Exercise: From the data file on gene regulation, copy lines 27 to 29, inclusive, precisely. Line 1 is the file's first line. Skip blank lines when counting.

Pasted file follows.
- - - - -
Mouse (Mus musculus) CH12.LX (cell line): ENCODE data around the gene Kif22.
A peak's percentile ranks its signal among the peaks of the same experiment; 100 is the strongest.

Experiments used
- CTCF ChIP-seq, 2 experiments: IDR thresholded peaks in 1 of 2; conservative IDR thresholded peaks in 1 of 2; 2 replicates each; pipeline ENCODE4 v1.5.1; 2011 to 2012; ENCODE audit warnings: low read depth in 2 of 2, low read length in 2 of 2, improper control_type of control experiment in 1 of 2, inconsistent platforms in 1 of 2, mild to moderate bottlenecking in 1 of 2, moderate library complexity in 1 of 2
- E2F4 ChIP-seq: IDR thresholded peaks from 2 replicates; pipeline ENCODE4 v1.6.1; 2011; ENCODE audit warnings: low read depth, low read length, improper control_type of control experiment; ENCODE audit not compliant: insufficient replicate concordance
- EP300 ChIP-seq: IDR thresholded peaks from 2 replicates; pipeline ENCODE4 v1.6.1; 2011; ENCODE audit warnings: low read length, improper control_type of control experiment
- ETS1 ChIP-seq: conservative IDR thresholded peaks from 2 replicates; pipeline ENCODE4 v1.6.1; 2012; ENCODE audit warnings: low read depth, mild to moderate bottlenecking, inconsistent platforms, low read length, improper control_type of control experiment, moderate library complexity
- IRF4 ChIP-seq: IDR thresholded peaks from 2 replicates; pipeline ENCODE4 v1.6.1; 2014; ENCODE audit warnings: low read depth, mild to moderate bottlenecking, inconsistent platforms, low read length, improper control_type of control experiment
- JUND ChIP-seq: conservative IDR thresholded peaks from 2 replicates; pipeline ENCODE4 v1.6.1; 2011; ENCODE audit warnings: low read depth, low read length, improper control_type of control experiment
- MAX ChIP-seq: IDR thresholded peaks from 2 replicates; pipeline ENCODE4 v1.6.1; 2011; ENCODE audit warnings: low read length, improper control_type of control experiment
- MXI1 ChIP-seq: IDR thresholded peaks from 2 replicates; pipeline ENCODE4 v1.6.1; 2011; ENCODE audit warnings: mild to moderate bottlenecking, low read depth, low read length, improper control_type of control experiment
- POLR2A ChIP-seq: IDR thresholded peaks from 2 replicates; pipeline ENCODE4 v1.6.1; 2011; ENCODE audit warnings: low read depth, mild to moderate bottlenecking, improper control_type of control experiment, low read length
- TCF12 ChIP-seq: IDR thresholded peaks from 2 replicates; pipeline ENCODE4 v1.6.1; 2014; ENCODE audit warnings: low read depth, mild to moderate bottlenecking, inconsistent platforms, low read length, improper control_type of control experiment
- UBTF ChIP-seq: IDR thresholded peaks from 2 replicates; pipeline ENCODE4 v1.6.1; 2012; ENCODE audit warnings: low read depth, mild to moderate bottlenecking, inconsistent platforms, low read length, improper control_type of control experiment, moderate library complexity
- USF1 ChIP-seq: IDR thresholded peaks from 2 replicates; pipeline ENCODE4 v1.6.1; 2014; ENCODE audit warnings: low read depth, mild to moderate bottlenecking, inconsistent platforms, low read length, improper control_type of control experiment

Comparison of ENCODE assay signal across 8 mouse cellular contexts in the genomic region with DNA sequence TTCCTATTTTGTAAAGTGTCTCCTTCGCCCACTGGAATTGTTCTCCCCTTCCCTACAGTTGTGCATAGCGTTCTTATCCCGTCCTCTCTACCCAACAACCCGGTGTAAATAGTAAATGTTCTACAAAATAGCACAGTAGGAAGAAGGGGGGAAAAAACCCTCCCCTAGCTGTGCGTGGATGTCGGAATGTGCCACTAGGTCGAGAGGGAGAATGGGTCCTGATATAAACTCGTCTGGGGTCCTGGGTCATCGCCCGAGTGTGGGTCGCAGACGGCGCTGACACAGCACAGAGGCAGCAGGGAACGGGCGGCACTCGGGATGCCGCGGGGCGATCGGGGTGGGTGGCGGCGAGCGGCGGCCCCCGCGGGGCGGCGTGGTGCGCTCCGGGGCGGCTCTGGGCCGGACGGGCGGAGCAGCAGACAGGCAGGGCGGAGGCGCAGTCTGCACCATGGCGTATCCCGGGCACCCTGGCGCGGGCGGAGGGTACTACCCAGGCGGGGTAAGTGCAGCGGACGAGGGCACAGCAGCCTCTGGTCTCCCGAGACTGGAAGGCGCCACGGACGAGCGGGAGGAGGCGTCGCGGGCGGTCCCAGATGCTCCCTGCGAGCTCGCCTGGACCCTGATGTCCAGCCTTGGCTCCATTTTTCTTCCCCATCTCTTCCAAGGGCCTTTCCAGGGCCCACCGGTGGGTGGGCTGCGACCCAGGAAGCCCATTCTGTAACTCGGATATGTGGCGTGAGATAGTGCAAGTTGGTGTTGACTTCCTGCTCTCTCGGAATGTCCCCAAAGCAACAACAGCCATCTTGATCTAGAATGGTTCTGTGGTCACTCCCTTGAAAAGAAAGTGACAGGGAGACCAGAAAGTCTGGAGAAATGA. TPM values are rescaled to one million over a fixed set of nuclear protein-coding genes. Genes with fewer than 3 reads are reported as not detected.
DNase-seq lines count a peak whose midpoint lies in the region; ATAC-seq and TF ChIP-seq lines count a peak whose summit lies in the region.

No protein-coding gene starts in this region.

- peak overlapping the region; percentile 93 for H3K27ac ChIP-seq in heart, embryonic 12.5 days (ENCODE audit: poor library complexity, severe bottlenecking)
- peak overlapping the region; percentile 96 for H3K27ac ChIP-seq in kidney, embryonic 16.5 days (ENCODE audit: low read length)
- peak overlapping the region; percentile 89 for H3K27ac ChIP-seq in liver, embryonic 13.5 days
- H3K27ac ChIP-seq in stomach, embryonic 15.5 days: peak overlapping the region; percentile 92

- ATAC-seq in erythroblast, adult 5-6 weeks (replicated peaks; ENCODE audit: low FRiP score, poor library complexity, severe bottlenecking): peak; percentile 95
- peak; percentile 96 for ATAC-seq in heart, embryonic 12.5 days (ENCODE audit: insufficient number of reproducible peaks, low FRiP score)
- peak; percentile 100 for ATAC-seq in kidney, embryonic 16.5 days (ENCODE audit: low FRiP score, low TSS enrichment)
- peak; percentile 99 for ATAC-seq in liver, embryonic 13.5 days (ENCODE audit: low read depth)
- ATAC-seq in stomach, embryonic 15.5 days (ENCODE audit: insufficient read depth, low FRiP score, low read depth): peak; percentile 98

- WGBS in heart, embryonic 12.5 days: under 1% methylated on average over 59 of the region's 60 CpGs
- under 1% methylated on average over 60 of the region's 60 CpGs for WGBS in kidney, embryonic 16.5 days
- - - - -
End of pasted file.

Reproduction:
- ATAC-seq in stomach, embryonic 15.5 days (ENCODE audit: insufficient read depth, low FRiP score, low read depth): peak; percentile 98

- WGBS in heart, embryonic 12.5 days: under 1% methylated on average over 59 of the region's 60 CpGs
- under 1% methylated on average over 60 of the region's 60 CpGs for WGBS in kidney, embryonic 16.5 days